One of the many reasons why I admire Acqua Restaurant and Wine Bar is that the White Bear Lake newcomer underscores a pet theory of mine -- because, yes, it is all about me -- that good restaurants beget other good restaurants.

Here's the story: Daron Close and Chris Whalen were both practicing their crafts at Campiello when that first-rate Uptowner closed. While the two moved on to work at other D'Amico properties, they also began to nurture the prospect of launching their own dinner-only place. After mulling over sites in Chaska and Coon Rapids, they stumbled upon a vacant White Bear Lake property on Craigslist, signed on the dotted line, hired just six employees and opened the door this past June.

With Whalen's reassuring, uncomplicated cooking and Close's polished hospitality and savvy wine service, their Acqua is proof, as if we needed it, that there are few local talent incubators as fertile as the D'Amico empire. But log a few hours at Close and Whalen's table and it's clear that while the two have borrowed elements of their former employer, they've avoided a downright copy. "It's nice to get a little piece of Campi out here," Close told me, and he's right. It is. But just the nucleus, not the whole darned cell. For the most part, Acqua stands as a creation all its own.

The menu, which changes roughly every eight weeks, features a half-dozen or so starters and a similar number of entrees, at prices obviously designed to encourage frequent visits. Another welcome touch: a mix-and-match three-course, $30 option that encourages settling in for a pleasant evening while saving a few bucks.

All in the flavor

Whalen isn't breaking any new culinary ground, but that's not the point. Instead of skipping from one trend to another, he's obviously keeping a firm grasp on his ability to unlock the flavors lurking deep inside ingredients, whether it's a succulent, slow-braised pork shank, or oven-roasted cauliflower, each deeply caramelized bite yielding a rich, sweet flavor.

A cider brine brought out the very best in a meaty, crisp-skinned chicken, a juicy hanger steak was finished with a glossy Cabernet demi-glace and salmon had that alluringly plushness that seems easy to attain but really isn't. The real topper is a fabulous ragu alla Bolognese, all hearty pork and veal and bits of fortifying pancetta wrapped up in a milky, tomato-ey sauce and spooned over tender tagliatelle. It's so comforting that it's the equivalent of getting all wrapped up in an oversized afghan and curling up with a good book.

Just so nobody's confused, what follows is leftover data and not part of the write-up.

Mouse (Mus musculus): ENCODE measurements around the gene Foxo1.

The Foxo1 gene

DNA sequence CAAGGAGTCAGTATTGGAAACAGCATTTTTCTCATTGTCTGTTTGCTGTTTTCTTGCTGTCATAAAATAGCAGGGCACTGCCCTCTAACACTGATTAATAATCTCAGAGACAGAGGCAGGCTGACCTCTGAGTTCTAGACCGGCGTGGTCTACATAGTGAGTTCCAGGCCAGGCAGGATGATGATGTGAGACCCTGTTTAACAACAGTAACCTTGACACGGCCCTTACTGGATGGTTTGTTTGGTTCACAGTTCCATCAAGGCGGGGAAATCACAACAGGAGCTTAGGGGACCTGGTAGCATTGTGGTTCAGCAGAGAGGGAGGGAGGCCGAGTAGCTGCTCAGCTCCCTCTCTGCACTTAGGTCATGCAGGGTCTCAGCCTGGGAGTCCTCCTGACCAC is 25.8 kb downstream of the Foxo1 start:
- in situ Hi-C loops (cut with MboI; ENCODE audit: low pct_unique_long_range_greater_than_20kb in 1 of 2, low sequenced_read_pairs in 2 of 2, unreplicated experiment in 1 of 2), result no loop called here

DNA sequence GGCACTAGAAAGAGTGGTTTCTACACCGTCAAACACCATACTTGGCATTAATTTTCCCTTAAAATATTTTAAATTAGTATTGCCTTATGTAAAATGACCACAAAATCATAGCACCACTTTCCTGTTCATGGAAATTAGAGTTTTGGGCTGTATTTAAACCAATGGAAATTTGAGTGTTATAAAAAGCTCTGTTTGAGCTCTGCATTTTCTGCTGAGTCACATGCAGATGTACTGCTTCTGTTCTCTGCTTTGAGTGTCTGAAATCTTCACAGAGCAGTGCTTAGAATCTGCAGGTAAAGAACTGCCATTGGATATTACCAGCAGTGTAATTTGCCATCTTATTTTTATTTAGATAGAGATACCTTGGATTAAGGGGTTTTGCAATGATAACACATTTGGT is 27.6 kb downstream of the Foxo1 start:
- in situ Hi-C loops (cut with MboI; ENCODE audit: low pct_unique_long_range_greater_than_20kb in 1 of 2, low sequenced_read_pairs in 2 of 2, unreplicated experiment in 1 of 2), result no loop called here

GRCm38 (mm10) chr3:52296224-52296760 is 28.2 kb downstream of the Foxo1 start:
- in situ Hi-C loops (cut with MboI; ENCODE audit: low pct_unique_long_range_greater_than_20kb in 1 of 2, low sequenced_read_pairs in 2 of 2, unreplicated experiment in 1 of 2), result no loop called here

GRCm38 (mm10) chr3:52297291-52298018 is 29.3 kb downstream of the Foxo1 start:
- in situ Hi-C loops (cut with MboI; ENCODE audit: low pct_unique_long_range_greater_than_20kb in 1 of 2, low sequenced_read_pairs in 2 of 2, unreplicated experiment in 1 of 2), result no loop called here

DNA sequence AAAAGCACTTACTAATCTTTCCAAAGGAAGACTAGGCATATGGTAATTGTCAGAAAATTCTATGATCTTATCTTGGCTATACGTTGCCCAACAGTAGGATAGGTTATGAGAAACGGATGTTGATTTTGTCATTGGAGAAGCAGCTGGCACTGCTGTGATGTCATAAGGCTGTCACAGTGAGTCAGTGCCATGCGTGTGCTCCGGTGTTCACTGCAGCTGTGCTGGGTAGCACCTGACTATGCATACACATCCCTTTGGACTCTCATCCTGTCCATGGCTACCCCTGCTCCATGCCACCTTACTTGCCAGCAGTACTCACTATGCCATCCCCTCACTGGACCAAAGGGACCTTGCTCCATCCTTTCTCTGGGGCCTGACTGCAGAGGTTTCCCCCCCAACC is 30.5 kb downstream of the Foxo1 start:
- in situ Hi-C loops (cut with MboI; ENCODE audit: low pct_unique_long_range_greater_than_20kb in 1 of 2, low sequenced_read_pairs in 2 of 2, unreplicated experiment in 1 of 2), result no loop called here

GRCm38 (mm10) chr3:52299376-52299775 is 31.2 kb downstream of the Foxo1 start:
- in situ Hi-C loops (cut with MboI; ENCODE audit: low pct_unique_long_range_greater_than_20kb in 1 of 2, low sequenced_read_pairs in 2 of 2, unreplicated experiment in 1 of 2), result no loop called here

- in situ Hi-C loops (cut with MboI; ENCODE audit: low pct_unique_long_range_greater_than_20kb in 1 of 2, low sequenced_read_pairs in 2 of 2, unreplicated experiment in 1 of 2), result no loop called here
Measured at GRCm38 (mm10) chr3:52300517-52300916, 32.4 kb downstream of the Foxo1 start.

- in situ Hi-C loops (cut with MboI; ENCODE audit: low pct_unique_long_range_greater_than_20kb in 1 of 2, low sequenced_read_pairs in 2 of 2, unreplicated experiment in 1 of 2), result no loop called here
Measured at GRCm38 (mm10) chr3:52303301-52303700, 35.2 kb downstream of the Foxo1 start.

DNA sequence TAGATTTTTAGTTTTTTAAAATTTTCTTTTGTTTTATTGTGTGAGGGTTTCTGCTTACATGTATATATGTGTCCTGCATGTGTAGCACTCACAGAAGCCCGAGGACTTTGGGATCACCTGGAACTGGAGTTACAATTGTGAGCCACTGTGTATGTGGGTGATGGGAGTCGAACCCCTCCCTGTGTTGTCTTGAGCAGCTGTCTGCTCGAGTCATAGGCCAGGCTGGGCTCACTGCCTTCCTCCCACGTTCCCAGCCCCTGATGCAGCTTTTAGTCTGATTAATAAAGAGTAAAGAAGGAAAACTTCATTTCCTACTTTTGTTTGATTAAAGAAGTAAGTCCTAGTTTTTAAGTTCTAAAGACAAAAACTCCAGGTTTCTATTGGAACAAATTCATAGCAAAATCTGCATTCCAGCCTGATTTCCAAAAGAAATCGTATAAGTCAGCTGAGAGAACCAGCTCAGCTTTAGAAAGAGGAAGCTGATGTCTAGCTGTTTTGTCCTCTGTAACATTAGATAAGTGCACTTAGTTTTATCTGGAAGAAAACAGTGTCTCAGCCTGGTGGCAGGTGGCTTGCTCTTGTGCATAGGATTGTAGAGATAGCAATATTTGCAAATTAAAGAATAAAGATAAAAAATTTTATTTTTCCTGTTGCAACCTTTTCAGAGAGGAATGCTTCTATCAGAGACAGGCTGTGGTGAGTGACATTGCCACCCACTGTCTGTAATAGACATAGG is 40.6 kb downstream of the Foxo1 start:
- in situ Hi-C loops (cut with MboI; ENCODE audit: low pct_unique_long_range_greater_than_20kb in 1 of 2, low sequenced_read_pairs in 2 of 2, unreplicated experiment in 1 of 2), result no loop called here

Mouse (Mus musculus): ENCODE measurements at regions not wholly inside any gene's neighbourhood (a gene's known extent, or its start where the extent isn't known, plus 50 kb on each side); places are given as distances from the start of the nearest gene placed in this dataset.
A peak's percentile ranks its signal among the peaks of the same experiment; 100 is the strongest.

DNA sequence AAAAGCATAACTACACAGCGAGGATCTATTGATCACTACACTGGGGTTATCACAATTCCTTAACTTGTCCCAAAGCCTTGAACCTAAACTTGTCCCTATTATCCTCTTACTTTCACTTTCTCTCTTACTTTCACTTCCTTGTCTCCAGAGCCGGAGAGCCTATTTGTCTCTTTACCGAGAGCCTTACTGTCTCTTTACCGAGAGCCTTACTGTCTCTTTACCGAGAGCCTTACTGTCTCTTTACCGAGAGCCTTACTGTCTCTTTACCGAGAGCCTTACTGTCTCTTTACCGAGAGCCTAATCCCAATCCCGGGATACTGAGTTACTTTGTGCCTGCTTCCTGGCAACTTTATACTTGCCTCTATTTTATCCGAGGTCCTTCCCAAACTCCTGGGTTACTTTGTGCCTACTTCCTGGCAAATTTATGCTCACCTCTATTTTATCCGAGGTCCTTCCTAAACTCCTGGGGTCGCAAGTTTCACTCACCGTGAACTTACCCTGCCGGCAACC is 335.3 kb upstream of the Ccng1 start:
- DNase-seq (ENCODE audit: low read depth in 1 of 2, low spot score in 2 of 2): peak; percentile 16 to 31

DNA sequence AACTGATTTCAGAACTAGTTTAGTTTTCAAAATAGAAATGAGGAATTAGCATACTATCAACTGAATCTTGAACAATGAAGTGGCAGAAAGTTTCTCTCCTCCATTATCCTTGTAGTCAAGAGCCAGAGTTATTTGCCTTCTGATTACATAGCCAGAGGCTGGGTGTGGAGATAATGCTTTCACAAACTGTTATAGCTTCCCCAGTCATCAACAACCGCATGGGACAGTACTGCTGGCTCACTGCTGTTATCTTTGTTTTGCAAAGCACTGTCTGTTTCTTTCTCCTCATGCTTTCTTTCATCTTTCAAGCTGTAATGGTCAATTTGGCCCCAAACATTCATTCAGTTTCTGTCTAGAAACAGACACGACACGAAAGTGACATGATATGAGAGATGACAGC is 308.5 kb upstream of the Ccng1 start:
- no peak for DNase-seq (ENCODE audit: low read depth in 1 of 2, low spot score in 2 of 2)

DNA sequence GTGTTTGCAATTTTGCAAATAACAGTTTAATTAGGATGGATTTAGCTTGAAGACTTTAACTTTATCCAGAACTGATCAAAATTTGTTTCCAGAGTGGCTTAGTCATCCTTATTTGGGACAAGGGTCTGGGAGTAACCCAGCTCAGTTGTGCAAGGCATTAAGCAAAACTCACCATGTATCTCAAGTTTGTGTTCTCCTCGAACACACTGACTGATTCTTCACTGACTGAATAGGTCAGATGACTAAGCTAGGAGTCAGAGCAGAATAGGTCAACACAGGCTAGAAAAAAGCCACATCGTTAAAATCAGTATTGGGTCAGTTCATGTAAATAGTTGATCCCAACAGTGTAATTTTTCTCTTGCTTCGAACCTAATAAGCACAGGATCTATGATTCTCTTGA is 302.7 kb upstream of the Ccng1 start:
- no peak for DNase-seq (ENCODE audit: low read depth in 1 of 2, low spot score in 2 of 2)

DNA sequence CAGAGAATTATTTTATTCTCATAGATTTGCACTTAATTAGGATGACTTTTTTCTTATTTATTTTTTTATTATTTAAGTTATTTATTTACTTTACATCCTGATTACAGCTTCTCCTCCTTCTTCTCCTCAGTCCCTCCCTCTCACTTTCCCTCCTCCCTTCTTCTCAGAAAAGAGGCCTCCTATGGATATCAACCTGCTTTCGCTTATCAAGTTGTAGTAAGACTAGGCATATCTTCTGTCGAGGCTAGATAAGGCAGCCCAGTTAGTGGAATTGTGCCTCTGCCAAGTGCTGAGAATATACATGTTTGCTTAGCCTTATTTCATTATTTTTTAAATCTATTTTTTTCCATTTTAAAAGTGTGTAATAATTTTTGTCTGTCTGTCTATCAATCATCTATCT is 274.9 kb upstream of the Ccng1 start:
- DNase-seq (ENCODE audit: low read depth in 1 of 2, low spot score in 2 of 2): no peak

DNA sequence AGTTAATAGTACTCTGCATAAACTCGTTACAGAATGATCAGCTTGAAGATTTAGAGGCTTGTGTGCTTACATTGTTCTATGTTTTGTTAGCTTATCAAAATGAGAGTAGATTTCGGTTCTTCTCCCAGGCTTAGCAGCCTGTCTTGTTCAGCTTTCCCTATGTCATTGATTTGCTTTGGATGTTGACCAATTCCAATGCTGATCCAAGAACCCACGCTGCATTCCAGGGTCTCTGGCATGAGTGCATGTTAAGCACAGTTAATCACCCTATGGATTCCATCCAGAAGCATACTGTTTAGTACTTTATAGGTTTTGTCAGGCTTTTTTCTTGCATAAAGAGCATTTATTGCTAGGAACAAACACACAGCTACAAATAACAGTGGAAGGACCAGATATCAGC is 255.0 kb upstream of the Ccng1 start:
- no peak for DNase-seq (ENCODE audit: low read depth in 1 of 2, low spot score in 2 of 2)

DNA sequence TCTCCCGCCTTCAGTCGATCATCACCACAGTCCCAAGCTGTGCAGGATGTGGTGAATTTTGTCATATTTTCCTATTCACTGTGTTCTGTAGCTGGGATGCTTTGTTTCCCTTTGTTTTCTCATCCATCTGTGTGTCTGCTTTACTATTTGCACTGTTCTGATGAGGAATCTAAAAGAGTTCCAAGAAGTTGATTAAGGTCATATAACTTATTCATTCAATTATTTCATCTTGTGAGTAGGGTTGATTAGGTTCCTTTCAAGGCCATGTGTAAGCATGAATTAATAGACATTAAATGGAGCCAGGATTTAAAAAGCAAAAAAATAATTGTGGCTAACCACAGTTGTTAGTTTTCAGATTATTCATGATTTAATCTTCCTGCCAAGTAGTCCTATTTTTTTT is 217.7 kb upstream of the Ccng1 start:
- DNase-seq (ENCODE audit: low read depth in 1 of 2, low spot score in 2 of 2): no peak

Whalen manages to balance the unexpected with the standard. Bruschetta wasn't the fallback flavorless-tomato variety, thank goodness; instead, chewy crostini was covered with a seasonally tantalizing blend of roasted eggplant, garlic and goat cheese. Delicately breaded and fried calamari was nicely complemented by an aioli popping with lemon and thyme. Yes, there's a Caesar salad on the menu, but it's hardly tame, and while I was expecting to yawn through spinach tossed in a warm bacon vinaigrette -- so Ruby Tuesday, circa 1997, right? -- I happily lapped up every morsel.

I also appreciate Whalen's restraint: No tiresome slider flight, for example, to lure in a bar crowd. While it is possible to enjoy the menu in small doses -- a glass of wine, a starter or two and you're out -- Acqua sticks pretty close to a straight-up dinner format. That said, there are problems. The thin-crust pizzas felt a little perfunctory, several dishes I sampled hit the salt-o-meter jackpot and the vegetarian options, including a too-sweet butternut squash ravioli and well-meaning but dull breaded and fried eggplant, didn't particularly impress.

The special tonight

To keep his regulars from growing restless, Whalen also cranks out a nightly special. One evening he went all surf-and-turf, with golden-seared scallops and charred-on-the-outside, meltingly-rare-on-the-inside lamb chops that were finished with a bright cranberry reduction and served with a dollop of piping hot, super-creamy mashed potatoes; for once, the word "special" was right on the money. Desserts are basic -- molten chocolate cake, crème brûlée, peach cobbler -- but they're made with obvious integrity, and while Whalen isn't producing his own ice creams and sorbets, he's wise enough to buy them from Izzy's in St. Paul.

"Why can't this be in Uptown?" whined a friend I'd dragged, not quite kicking and screaming, but almost, from his 55408 comfort zone. "I'd eat here once a week if it was." True, but you know what? South Minneapolis is filled with culinary high points, and, let's face it, the northern suburbs are not. I say good for Close and Whalen for hauling water to the desert.

The main dining room, all tans and browns and crisp white linens, is a bit of a blank slate, with just one overriding feature: its intimacy (OK, the water views are also pretty swell). With just 20 seats -- and an additional eight at the bar -- it ranks among the Twin Cities' coziest eating and drinking venues.

I wish I'd had been smart enough to visit when the weather would have permitted a meal on the equally small-scaled deck, or, better yet, the restaurant's super-cool dockside patio (why is such a setup a rarity in this land of ten ka-jillion lakes?). Oh, well. Memorial Day is just 200 days away, and counting.

Rick Nelson • 612-673-4757